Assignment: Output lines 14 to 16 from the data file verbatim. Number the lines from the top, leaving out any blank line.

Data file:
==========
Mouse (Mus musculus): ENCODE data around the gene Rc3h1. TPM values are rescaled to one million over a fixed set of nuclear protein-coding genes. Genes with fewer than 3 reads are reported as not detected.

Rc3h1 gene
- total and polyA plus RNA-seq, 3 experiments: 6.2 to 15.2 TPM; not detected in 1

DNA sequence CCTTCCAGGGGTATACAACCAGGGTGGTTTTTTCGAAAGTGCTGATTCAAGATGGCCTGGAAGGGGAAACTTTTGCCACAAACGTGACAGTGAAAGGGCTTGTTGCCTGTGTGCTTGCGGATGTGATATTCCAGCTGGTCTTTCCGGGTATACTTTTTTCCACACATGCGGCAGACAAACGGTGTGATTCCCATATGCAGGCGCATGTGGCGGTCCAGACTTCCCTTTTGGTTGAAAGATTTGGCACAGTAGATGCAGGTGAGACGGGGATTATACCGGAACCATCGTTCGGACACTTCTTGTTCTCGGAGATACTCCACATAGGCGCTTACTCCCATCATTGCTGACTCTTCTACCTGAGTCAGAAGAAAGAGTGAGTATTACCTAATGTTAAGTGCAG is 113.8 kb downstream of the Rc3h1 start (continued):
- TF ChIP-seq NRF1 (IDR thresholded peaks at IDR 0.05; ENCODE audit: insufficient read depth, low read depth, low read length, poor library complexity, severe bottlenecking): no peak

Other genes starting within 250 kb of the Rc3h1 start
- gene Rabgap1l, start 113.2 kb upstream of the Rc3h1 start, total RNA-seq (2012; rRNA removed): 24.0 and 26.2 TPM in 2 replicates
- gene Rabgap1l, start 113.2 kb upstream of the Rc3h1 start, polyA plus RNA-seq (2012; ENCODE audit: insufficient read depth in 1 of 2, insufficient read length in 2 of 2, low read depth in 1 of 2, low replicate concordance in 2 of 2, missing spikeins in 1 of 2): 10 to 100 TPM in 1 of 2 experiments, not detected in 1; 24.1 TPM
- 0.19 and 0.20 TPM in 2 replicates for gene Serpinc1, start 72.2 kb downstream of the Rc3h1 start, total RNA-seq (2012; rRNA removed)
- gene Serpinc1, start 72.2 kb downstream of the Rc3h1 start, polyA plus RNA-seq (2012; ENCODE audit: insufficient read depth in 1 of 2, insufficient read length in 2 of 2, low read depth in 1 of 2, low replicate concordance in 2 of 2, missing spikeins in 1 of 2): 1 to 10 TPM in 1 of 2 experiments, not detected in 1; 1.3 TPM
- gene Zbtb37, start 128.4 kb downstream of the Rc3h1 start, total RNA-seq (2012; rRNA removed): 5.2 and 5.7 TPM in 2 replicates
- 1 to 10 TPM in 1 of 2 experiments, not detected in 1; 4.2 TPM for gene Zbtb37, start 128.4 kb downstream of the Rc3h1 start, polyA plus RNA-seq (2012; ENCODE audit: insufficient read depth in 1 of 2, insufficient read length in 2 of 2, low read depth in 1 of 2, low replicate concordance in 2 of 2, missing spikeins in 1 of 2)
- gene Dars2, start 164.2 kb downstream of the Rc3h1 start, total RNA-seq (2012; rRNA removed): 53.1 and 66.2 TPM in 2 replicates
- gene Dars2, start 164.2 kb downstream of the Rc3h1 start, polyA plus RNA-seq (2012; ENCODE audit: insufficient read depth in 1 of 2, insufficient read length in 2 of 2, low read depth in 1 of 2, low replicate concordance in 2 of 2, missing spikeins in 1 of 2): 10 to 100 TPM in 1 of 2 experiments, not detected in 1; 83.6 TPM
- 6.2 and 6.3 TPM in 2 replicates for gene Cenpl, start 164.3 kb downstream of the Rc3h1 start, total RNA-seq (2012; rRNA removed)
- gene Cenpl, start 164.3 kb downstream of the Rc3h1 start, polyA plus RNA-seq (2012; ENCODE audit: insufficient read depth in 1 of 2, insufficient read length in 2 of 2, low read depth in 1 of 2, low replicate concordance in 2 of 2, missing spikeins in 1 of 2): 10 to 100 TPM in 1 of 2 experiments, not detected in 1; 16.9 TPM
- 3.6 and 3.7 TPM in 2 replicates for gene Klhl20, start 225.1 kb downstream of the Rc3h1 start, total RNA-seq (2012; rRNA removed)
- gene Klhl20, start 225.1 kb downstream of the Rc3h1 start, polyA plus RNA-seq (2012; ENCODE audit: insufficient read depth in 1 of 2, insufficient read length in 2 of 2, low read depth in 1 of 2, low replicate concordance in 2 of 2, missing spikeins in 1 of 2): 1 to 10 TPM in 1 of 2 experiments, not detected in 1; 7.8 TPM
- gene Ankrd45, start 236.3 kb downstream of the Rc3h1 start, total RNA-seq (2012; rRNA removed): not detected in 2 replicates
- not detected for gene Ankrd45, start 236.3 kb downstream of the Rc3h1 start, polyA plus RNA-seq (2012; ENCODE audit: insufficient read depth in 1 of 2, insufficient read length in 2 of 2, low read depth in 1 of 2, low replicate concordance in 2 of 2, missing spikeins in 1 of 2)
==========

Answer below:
- gene Dars2, start 164.2 kb downstream of the Rc3h1 start, polyA plus RNA-seq (2012; ENCODE audit: insufficient read depth in 1 of 2, insufficient read length in 2 of 2, low read depth in 1 of 2, low replicate concordance in 2 of 2, missing spikeins in 1 of 2): 10 to 100 TPM in 1 of 2 experiments, not detected in 1; 83.6 TPM
- 6.2 and 6.3 TPM in 2 replicates for gene Cenpl, start 164.3 kb downstream of the Rc3h1 start, total RNA-seq (2012; rRNA removed)
- gene Cenpl, start 164.3 kb downstream of the Rc3h1 start, polyA plus RNA-seq (2012; ENCODE audit: insufficient read depth in 1 of 2, insufficient read length in 2 of 2, low read depth in 1 of 2, low replicate concordance in 2 of 2, missing spikeins in 1 of 2): 10 to 100 TPM in 1 of 2 experiments, not detected in 1; 16.9 TPM